10.
Frontiers in Chemistry ; 10, 2022.
Article in English | Web of Science | ID: covidwho-2005848

ABSTRACT

Cytokine-mediated inflammatory response is considered a cause of skin lesion in COVID-19 patients. Complanatuside is a flavonol glycoside isolated from Astragalus complanatus. Flavonoids from Astragalus complanatus were reported to have anti-inflammatory and anticancer activities but the potential protective effect of complanatuside on cytokine-induced inflammatory damage in skin keratinocytes is not known. The aim of this study is to explore the inhibitory effect of complanatuside on inflammation and its underlying mechanisms in skin epithelial HaCaT cells treated with inflammatory cytokines. The combination of IFN-gamma, TNF-alpha, and IL-6 decreased cell viability, increased cell death, and pyroptosis in HaCaT cells. Treatment with complanatuside alleviated the effects of the cytokine combination on HaCaT cells. Complanatuside down-regulated pyroptosis related to NLRP3, GSDMD, and ASC. The effects of complanatuside were related to vast reductions in the levels of iNOS, COX-2, and ROS. Results of the present study indicate that complanatuside inhibited inflammation and protected the cells from inflammatory cell damage in HaCaT cells treated with the combination of IFN-gamma, TNF-alpha, and IL-6. Complanatuside may be a promising candidate for inhibiting COVID-19 related skin inflammatory damage.

11.
Journal of Virology ; : e0081422, 2022.
Article in English | MEDLINE | ID: covidwho-2001773

ABSTRACT

Severe acute respiratory syndrome coronavirus 2 (SARS-CoV-2) is transmitted between humans and minks, and some mutations in the spike (S) protein, especially in the receptor-binding domain (RBD), have been identified in mink-derived viruses. Here, we examined binding of the mink angiotensin-converting enzyme 2 (ACE2) receptor to mink-derived and important human-originating variants, and we demonstrated that most of the RBD variants increased the binding affinities to mink ACE2 (mkACE2). Cryo-electron microscopy structures of the mkACE2-RBD Y453F (with a Y-to-F change at position 453) and mkACE2-RBD F486L complexes helped identify the key residues that facilitate changes in mkACE2 binding affinity. Additionally, the data indicated that the Y453F and F486L mutations reduced the binding affinities to some human monoclonal antibodies, and human vaccinated sera efficiently prevented infection of human cells by pseudoviruses expressing Y453F, F486L, or N501T RBD. Our findings provide an important molecular mechanism for the rapid adaptation of SARS-CoV-2 in minks and highlight the potential influence of the main mink-originating variants for humans. IMPORTANCE Severe acute respiratory syndrome coronavirus 2 (SARS-CoV-2) has a broad range of hosts. Mink-derived SARS-CoV-2 can transmit back to humans. There is an urgent need to understand the binding mechanism of mink-derived SARS-CoV-2 variants to mink receptor. In this study, we identified all mutations in the receptor-binding domain (RBD) of spike (S) protein from mink-derived SARS-CoV-2, and we demonstrated the enhanced binding affinity of mink angiotensin-converting enzyme 2 (ACE2) to most of the mink-derived RBD variants as well as important human-originating RBD variants. Cryo-electron microscopy structures revealed that the Y453F and F486L mutations enhanced the binding forces in the interaction interface. In addition, Y453F and F486L mutations reduced the binding affinities to some human monoclonal antibodies, and the SARS-CoV-2 pseudoviruses with Y453F, F486L, or N501T mutations were neutralized by human vaccinated sera. Therefore, our results provide valuable information for understanding the cross-species transmission mechanism of SARS-CoV-2.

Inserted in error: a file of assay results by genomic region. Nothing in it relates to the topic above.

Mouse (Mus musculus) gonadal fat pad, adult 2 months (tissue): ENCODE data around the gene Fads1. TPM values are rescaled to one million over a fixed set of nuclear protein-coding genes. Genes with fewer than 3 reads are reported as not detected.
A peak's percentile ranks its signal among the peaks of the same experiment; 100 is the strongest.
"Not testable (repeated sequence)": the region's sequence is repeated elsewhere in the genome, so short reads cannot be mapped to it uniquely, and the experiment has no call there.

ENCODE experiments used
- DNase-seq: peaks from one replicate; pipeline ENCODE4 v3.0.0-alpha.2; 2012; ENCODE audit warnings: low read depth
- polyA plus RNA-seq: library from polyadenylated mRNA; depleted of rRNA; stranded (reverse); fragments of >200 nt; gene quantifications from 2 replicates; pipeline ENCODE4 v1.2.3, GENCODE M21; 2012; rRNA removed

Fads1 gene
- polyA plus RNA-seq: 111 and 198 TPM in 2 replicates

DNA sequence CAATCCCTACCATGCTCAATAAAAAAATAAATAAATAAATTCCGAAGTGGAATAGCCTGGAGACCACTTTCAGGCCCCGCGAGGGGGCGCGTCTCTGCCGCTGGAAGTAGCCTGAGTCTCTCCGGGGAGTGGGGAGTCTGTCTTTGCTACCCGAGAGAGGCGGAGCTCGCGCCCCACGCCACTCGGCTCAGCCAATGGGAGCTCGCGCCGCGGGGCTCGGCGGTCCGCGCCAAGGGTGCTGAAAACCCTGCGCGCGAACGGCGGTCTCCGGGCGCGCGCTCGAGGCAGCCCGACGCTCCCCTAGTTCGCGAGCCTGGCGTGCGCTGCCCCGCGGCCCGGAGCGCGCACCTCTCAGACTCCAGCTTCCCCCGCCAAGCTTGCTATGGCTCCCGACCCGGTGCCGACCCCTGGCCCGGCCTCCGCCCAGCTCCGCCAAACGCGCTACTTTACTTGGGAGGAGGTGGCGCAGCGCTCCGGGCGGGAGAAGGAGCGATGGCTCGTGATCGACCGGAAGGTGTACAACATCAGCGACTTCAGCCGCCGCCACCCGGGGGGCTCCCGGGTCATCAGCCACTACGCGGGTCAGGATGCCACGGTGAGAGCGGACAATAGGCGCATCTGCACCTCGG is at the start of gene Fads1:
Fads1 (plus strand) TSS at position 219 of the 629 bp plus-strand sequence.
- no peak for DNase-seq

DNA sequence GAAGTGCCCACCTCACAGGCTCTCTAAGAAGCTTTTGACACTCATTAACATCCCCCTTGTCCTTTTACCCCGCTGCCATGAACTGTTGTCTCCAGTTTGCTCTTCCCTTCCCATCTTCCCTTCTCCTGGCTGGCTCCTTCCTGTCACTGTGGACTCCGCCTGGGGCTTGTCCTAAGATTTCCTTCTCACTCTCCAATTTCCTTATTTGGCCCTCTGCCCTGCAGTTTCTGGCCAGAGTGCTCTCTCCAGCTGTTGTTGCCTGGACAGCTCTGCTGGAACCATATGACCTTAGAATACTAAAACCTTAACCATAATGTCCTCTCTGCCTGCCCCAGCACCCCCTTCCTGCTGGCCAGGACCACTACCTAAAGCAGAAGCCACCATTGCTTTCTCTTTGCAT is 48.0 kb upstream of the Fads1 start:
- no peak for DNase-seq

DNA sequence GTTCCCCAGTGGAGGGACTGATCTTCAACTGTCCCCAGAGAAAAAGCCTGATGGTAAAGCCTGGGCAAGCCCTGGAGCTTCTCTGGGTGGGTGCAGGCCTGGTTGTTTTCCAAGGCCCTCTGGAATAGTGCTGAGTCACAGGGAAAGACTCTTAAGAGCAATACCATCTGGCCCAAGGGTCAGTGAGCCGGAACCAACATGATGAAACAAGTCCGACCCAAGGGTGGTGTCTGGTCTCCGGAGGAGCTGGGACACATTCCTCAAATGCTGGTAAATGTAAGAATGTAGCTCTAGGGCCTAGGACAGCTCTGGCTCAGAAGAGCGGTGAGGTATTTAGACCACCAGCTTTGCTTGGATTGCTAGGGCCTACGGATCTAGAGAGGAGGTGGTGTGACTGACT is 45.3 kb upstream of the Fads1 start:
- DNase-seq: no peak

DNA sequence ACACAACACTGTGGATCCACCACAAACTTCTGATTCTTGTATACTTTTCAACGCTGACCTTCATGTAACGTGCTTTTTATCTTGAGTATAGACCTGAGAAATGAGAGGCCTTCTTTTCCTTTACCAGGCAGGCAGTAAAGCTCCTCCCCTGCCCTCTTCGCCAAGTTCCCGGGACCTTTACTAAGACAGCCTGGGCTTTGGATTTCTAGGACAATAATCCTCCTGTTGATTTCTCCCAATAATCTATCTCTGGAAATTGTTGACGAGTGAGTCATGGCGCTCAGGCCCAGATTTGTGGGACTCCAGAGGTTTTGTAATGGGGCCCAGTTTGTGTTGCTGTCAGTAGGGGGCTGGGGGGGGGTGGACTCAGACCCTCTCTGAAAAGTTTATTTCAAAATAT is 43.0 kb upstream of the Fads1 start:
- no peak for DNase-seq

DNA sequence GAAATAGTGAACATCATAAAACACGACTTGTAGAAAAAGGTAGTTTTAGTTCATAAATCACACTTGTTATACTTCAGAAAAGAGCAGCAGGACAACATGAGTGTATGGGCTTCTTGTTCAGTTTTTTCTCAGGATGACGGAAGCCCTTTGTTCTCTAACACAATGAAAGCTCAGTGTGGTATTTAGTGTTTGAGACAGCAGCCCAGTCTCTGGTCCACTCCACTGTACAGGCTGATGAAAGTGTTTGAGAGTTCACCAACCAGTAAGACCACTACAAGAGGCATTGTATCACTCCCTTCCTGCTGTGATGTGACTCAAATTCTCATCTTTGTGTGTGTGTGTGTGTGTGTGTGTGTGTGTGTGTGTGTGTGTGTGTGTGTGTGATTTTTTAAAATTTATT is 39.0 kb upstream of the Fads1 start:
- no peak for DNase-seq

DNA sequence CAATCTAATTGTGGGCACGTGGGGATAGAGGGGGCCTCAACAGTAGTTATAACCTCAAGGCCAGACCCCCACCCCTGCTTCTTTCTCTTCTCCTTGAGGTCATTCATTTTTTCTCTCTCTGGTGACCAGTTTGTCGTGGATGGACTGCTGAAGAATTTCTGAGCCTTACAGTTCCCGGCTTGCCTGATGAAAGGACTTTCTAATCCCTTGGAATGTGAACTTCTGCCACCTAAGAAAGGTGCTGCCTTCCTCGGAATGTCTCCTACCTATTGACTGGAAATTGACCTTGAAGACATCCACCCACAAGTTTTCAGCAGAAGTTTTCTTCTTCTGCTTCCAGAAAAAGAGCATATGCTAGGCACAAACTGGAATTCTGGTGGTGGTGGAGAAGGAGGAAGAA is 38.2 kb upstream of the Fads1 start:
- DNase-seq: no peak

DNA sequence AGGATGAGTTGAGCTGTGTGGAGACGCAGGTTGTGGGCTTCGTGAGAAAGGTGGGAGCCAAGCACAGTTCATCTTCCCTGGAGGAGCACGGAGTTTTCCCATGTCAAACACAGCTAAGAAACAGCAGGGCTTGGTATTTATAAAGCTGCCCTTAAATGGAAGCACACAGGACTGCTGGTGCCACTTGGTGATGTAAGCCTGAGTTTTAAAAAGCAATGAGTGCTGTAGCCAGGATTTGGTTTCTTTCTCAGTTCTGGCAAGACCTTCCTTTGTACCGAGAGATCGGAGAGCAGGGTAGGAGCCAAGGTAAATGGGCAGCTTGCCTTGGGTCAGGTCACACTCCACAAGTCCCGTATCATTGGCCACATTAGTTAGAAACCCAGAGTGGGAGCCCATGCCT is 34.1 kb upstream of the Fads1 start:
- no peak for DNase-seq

12.
Inflammatory Bowel Diseases ; 23:23, 2022.
Article in English | MEDLINE | ID: covidwho-2001299

ABSTRACT

BACKGROUND: The safety of a third dose of SARS-CoV-2 mRNA vaccination in patients with inflammatory bowel disease is unknown. METHODS: We compared symptoms following a third SARS-CoV-2 mRNA vaccine dose with symptoms after the second dose in IBD. RESULTS: The study group included 594 patients (70% female, 58% BNT162b2). Overall, 41% reported symptoms after a third dose. Symptom frequency and severity were lower after the third dose relative to the second dose for every organ system, except for gastrointestinal symptoms which were marginally worse. CONCLUSION: The frequency and severity of symptoms after a third mRNA vaccine dose are generally similar or milder than after a second dose for most organ systems.

13.
Protein Science ; 31(9), 2022.
Article in English | Web of Science | ID: covidwho-1995551

ABSTRACT